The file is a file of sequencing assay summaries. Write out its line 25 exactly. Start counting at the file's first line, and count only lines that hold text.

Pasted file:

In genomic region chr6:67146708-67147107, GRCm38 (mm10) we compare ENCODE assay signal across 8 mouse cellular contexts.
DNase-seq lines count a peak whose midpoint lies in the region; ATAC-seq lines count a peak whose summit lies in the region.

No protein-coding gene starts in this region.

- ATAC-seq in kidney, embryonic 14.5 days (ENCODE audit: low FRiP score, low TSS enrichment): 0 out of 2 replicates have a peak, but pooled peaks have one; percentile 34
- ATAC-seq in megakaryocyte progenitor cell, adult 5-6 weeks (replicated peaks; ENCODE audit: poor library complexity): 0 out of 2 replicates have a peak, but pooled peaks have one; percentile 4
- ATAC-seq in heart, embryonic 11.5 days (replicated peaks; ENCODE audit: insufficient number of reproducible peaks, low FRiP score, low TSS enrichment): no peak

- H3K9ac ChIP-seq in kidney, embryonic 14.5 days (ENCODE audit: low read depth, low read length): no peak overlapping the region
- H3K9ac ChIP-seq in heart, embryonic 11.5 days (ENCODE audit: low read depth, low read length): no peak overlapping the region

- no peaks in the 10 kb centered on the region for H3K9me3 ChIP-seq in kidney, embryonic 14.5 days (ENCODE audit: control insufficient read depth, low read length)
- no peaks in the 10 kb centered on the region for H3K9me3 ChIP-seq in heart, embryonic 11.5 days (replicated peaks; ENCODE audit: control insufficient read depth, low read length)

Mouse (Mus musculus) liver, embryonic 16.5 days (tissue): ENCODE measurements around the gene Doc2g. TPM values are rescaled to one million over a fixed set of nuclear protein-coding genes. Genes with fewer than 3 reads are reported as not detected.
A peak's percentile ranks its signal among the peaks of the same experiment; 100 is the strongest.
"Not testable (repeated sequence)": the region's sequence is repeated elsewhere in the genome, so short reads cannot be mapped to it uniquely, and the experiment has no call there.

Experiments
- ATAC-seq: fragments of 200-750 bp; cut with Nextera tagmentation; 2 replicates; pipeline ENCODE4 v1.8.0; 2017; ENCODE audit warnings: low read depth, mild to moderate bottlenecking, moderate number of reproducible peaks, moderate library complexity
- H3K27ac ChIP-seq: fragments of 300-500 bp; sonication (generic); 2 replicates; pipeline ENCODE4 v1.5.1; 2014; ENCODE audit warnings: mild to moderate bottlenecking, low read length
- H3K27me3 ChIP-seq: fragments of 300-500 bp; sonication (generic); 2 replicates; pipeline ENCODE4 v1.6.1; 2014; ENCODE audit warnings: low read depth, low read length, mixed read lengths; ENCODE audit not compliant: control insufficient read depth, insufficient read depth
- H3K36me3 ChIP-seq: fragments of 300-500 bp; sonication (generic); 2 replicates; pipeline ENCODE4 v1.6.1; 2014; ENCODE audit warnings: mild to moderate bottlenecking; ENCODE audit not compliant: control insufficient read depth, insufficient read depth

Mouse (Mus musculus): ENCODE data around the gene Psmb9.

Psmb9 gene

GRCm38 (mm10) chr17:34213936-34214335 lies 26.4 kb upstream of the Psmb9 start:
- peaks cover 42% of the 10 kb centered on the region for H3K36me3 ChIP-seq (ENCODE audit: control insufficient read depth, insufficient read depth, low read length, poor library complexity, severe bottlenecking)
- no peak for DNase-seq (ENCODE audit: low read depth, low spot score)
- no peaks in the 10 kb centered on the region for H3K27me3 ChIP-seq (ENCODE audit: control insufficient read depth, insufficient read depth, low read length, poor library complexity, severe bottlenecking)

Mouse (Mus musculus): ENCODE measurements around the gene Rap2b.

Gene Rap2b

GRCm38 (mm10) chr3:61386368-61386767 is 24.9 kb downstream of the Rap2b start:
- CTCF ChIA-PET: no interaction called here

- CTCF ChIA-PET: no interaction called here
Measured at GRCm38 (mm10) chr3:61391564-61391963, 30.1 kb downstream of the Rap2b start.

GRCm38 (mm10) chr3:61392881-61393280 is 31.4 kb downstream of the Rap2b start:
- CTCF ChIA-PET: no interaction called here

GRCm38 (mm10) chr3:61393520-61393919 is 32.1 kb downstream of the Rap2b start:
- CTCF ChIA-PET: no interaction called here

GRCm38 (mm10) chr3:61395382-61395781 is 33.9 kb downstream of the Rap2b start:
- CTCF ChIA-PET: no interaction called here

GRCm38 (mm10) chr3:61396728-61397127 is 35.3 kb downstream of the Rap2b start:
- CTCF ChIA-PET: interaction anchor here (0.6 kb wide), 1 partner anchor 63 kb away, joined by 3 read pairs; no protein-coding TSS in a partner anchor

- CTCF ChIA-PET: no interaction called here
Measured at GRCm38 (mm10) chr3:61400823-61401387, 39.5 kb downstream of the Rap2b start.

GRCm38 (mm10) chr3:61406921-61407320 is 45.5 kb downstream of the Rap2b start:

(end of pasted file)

Mouse (Mus musculus): ENCODE measurements around the gene Rap2b.